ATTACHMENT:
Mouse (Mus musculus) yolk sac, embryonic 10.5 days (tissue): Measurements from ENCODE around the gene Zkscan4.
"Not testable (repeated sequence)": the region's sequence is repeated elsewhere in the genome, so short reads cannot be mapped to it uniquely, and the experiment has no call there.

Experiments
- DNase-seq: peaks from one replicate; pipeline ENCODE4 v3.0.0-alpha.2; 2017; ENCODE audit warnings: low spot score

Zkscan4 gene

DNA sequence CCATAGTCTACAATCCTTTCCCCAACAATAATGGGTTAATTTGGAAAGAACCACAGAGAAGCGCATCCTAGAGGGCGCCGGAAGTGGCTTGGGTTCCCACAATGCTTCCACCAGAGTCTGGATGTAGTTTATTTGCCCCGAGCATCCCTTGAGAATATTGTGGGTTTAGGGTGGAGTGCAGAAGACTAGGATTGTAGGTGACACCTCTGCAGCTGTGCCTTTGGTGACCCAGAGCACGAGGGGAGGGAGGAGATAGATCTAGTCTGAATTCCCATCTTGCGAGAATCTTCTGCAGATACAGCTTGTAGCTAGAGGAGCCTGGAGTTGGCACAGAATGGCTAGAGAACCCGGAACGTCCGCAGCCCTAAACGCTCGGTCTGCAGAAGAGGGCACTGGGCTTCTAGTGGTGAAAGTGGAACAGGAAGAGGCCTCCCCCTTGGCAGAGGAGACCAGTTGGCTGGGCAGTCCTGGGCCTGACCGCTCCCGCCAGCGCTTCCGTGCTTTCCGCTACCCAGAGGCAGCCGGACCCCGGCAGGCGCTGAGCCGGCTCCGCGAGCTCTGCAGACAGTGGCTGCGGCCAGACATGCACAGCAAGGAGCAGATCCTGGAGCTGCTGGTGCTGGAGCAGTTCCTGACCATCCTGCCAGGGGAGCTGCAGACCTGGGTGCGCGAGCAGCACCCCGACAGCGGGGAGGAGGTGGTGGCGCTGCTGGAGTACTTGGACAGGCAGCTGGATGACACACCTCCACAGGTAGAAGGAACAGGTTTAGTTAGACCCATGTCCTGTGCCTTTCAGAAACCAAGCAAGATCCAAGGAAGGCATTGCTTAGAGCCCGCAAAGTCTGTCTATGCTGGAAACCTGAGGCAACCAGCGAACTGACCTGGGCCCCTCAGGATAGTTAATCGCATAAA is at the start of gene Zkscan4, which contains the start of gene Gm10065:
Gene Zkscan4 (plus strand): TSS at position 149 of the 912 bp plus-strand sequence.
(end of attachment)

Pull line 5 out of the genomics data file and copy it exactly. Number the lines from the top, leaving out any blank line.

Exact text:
Zkscan4 gene